Founders Day 2010 01 April 22, 2010

LWC President William T. Luckey Jr., left, is congratulated by trustee Allan Parnell of
Louisville, Ky., at the Founders' Day Dinner.

COLUMBIA, Ky. -- Lindsey Wilson College is at a defining moment.

That was the message LWC President William T. Luckey Jr. delivered at the college's 2010 Founders' Day Dinner, held April 21 in Roberta D. Cranmer Dining & Conference Center.

With less than three months until the conclusion of the "Changing Lives Campaign," Luckey said it is imperative that the college reach the campaign's goal.

The goal of the "Changing Lives Campaign" is to raise a minimum of $53 million. As of Founders' Day 2010, the college had raised more than $52 million -- $809,676 short of its goal, Luckey reported.

"We can't afford to get close and not reach the goal -- that's not part of our institutional DNA," he told more than 350 guests.

During the "Changing Lives Campaign," the college has set an enrollment record with more than 2,300 students; opened the Norma & Glen Hodge Center for Discipleship; began construction on Lindsey Wilson Park, home of the college's Egnew Park for baseball, Blue Raider Field for softball, and an outdoor sports stadium for football and track and field; opened the Jim & Helen Lee Fugitte Science Center; acquired the Pines at Lindsey Wilson golf course; opened the Doris and Bob Holloway Health & Wellness Center; and started construction on a four-story residence hall. The college has also added a master's program in Christian leadership and a bachelor of science degree in nursing.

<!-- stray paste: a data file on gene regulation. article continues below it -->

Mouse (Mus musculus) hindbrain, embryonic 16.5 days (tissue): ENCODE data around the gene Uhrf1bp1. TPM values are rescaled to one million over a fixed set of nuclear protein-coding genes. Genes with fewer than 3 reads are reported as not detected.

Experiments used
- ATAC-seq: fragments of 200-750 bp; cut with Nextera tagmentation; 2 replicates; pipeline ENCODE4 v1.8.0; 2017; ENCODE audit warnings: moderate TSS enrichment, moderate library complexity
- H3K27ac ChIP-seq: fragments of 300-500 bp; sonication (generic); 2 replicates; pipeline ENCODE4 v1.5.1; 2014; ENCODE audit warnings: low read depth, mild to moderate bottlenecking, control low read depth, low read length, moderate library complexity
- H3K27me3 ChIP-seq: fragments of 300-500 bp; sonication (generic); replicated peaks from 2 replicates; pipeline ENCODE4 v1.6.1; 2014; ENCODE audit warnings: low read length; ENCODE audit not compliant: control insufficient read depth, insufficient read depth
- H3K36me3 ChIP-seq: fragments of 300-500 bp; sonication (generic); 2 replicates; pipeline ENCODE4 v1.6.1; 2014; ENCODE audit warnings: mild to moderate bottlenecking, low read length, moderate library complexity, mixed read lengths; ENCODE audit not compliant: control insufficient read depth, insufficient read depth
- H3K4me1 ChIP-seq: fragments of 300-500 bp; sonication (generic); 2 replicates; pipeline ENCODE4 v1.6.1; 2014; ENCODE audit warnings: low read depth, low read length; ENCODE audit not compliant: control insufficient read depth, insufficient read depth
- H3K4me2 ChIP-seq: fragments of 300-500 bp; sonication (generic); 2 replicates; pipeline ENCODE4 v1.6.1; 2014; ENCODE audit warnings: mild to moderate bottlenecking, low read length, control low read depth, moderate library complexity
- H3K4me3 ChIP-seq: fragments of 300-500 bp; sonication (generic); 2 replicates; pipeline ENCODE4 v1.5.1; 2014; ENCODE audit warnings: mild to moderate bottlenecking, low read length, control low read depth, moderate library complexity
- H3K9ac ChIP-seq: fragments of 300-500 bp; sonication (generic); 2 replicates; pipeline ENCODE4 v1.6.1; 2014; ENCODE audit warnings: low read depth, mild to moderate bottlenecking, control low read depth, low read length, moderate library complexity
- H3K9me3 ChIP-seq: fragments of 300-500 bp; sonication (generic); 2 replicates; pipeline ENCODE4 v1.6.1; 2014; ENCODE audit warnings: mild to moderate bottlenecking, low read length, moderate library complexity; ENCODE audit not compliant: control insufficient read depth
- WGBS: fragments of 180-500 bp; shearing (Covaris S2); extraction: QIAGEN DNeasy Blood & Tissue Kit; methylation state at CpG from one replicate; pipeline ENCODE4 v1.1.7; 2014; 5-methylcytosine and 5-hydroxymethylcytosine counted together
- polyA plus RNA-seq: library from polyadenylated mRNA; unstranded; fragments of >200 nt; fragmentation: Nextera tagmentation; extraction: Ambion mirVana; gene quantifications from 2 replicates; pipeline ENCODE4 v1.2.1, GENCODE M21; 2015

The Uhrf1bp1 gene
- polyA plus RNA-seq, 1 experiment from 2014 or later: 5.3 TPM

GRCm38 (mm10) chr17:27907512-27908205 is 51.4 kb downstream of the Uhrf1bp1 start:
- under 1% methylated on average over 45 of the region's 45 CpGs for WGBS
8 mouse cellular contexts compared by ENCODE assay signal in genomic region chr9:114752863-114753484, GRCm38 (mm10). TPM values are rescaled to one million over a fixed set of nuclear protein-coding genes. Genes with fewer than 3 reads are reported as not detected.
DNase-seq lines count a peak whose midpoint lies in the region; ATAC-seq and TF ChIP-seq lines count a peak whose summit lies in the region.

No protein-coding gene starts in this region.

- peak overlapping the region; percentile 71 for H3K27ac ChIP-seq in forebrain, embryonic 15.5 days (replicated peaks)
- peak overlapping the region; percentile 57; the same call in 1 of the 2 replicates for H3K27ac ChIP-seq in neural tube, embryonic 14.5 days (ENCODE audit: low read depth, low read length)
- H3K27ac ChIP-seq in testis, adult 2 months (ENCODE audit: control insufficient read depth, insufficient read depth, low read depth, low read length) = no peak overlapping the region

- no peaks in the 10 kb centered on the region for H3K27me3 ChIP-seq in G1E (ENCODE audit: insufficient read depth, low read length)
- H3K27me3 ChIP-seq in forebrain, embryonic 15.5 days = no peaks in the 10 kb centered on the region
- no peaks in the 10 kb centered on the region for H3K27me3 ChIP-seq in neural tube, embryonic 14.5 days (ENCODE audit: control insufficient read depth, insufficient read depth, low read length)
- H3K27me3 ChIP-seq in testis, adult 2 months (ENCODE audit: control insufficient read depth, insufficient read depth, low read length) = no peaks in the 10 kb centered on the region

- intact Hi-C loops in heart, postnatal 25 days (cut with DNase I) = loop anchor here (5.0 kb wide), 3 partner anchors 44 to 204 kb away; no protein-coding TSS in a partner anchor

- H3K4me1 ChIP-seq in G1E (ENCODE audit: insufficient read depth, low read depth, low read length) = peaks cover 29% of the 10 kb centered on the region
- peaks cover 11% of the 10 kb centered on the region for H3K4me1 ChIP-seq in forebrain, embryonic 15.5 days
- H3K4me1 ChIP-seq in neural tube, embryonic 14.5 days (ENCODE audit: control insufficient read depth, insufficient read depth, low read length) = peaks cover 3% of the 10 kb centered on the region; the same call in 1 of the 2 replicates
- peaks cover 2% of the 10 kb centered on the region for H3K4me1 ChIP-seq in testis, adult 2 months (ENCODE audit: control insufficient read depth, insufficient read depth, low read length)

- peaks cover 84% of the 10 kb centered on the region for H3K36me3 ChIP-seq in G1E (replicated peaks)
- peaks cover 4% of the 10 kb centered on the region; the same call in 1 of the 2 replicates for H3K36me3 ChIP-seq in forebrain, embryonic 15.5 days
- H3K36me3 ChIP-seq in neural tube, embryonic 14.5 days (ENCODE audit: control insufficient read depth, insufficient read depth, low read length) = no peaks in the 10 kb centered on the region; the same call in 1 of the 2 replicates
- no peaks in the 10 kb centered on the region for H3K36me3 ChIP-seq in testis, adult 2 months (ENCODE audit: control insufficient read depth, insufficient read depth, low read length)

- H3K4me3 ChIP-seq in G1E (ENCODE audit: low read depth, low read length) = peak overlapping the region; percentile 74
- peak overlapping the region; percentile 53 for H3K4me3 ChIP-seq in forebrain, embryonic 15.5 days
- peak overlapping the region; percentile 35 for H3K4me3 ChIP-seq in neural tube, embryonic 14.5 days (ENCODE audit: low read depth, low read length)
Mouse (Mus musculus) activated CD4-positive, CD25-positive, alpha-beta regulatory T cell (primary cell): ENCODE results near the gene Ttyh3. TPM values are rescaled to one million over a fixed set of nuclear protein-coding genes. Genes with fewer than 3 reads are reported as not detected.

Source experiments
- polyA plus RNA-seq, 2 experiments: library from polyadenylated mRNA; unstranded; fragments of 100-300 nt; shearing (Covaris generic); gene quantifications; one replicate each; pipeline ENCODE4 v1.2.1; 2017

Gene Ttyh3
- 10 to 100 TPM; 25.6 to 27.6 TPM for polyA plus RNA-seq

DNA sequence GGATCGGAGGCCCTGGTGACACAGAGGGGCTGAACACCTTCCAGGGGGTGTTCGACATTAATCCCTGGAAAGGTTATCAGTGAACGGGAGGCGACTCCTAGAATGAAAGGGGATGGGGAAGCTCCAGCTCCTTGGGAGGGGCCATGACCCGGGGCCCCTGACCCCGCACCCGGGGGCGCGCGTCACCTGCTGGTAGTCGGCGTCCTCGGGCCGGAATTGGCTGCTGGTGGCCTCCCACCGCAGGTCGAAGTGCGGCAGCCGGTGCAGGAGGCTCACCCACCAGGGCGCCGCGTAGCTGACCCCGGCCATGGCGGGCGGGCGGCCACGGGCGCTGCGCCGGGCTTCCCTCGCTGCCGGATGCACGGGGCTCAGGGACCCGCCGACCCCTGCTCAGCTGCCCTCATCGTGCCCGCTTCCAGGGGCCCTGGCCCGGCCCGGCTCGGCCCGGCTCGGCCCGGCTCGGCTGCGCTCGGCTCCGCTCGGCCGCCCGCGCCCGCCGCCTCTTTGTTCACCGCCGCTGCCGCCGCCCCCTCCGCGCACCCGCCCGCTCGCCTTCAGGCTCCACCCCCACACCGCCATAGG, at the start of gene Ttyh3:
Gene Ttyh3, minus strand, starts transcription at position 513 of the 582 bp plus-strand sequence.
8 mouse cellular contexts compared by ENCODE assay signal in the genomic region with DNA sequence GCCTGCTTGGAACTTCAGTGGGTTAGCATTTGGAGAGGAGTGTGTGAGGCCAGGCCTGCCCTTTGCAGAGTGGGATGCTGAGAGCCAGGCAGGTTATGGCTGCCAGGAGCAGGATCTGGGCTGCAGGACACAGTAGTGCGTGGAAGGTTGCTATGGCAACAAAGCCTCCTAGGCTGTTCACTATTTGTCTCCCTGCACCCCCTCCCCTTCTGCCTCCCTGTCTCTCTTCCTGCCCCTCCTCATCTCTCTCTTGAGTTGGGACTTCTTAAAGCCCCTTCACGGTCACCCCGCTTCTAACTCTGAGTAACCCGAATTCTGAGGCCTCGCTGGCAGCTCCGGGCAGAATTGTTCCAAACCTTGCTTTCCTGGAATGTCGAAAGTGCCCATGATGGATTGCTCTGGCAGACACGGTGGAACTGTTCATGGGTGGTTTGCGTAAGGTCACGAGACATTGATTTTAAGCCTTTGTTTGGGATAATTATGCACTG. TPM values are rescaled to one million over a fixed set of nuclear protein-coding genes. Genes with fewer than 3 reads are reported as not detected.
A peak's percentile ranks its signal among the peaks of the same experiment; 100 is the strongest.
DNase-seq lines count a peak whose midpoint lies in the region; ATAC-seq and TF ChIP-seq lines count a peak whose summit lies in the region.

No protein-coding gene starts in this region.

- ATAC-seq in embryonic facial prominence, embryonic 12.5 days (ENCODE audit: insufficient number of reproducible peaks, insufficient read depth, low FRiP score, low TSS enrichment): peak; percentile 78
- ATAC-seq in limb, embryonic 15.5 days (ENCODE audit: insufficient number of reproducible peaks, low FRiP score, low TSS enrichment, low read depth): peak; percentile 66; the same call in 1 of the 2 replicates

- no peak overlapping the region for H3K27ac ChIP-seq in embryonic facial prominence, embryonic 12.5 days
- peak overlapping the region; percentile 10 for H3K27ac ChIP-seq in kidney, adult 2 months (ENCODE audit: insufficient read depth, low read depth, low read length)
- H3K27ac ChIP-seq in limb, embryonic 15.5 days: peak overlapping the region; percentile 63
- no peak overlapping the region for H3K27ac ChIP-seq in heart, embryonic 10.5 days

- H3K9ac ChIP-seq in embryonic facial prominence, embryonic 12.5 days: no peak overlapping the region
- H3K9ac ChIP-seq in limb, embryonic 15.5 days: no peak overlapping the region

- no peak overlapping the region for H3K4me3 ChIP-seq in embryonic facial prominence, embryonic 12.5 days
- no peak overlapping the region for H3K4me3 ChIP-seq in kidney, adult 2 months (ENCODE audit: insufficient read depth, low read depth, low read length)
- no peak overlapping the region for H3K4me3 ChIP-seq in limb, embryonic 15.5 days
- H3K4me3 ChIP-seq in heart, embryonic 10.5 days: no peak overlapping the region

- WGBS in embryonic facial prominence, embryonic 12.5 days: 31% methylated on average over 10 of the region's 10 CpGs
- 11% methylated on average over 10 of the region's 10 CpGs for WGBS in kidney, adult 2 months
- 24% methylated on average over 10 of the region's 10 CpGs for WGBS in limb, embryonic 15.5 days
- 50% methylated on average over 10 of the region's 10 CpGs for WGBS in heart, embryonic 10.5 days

"I don't know of any place that has been on a better roll than Lindsey Wilson College the last few years," said Luckey, who has been the college's eighth president since 1998. "To say that we are on a roll is just a bit of an understatement."

Luckey dismissed the idea that LWC should celebrate raising more than $52 million during the worst U.S. economic recession since World War II.

"What if those who went before us had settled and not pushed ahead?" he asked.

Lindsey Wilson trustee Allan Parnell of Louisville, Ky., told the guests that he has been amazed with Luckey's leadership.

"All you have to do is drive around this campus and see the leadership this man has given this college," said Parnell, who is an Adair County native.

In the keynote address, the Rev. Tony Campolo told the audience that in a climate of corporate greed and corruption, church-related colleges matter more than ever.

"I believe that these are the places where the future of this country is going to be determined," said Campolo, who teaches at Eastern (Pa.) University. "We have seen what the power brokers on Wall Street have done to us."

Campolo said students who attend church-related colleges and universities "march to the beat of a different drummer."

"We have different value system, we have a different goal" than students who attend elite colleges such as Harvard University, Princeton University and the University of Pennsylvania. 

Those of us who are at Christian universities like this one know we have a higher calling," he said.

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Founders Day 2010 02 April 22, 2010
The Rev. Tony Campolo of Eastern (Pa.) University delivers the 2010 Founders' Day
Dinner keynote address, held Wednesday night in the college's Roberta D. Cranmer
Dining & Conference Center.